The need to minimize risk governs almost every aspect of building operation at biocontainment facilities, presenting special management and operational challenges. With safety and security such paramount priorities, the rigorous environment is further complicated by sophisticated infrastructure, multiple user groups, and a mix of personnel with varied competencies and skill levels.
“Biocontainment operations management is complex,” says Scott Rusk, director of Pat Roberts Hall, the home of Kansas State University’s Biosecurity Research Institute (BRI). “We have to coordinate protocols and activities for day-to-day repairs under predictive, preventive, and responsive maintenance models. Facility systems performance must be tested and verified at least annually.”
These functions must be achieved in tandem with meeting compliance requirements for biosafety, biosecurity, and biocontainment, each of which protects a different target: people, materials environment, and the facility, respectively.
“The effort to manage all these components requires an extensive continuous communication process among all levels at the facility, from animal care and custodial staff all the way to the research director and the principal investigators,” says Rusk.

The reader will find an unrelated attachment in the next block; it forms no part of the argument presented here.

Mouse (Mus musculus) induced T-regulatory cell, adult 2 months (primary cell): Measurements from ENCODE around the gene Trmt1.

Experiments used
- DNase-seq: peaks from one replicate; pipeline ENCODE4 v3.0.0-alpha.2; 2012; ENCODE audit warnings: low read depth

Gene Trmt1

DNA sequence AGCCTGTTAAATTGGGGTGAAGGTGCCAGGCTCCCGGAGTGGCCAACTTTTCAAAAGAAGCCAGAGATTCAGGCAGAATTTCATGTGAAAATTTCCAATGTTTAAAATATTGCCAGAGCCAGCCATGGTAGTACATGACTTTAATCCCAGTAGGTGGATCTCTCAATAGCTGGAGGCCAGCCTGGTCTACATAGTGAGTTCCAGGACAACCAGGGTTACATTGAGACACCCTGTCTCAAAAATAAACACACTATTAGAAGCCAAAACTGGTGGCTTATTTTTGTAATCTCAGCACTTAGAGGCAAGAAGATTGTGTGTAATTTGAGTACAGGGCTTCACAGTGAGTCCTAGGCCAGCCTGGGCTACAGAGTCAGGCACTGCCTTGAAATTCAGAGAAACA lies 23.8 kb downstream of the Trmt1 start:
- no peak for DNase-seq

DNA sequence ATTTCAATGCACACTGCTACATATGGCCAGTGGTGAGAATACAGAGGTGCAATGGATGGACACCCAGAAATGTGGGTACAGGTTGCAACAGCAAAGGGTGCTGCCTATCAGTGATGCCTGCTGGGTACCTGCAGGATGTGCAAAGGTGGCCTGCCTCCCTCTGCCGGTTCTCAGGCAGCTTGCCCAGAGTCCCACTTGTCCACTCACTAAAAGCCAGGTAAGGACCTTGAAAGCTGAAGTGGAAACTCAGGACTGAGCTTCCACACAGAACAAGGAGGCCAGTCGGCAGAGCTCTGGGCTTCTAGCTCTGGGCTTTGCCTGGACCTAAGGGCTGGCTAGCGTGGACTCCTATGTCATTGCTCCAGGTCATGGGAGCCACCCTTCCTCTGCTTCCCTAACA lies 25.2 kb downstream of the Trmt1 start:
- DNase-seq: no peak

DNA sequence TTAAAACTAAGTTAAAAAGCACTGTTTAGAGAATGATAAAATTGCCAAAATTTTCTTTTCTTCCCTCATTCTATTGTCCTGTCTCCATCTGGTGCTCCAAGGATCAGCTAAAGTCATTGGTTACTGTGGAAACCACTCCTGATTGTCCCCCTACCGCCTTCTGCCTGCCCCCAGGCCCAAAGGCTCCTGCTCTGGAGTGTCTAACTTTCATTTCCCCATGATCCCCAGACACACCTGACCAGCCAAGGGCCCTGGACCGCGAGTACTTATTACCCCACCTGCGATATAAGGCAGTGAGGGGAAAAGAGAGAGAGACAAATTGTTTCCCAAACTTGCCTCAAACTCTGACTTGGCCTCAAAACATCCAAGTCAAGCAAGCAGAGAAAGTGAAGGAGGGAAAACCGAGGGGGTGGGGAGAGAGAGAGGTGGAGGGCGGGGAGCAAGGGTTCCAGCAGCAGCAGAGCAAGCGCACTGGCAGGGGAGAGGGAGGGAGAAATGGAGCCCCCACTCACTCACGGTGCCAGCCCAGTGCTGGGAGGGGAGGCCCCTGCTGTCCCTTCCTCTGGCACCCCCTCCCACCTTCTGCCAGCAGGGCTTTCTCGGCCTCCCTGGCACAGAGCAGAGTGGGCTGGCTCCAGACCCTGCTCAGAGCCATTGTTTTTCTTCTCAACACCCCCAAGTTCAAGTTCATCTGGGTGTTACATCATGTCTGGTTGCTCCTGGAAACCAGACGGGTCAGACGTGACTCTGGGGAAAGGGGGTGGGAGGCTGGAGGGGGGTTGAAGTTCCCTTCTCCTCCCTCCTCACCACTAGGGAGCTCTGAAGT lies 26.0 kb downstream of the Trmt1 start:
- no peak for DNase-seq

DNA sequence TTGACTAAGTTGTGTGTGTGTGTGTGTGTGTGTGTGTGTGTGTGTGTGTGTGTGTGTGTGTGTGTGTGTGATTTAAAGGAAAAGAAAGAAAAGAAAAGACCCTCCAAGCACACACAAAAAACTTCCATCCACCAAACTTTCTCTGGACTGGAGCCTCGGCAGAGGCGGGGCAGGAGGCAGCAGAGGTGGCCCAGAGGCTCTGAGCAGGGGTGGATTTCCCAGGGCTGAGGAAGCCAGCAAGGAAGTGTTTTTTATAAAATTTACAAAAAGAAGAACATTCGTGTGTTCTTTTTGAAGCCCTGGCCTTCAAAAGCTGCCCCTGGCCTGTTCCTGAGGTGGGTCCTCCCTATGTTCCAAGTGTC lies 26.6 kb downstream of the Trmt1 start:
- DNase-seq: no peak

Clean Slate, No Silos, Baby Steps
The BRI’s role is to provide a safe, secure, and functional environment to support and promote the scientific mission. From the earliest facility planning, three favorable forces helped accomplish this objective: clean-slate management, an absence of silos, and a “baby-step” approach.
The new facility afforded the opportunity to implement policies and procedures from scratch, on a clean slate. The fresh start, combined with Rusk’s extensive experience in biocontainment operations, allowed the facilities team to determine and incorporate best practices even before any research began.
“Our operational guidelines are not so different from what may exist in similar organizations, but being able to formulate and establish them well before the facility opened was a definite advantage,” he notes.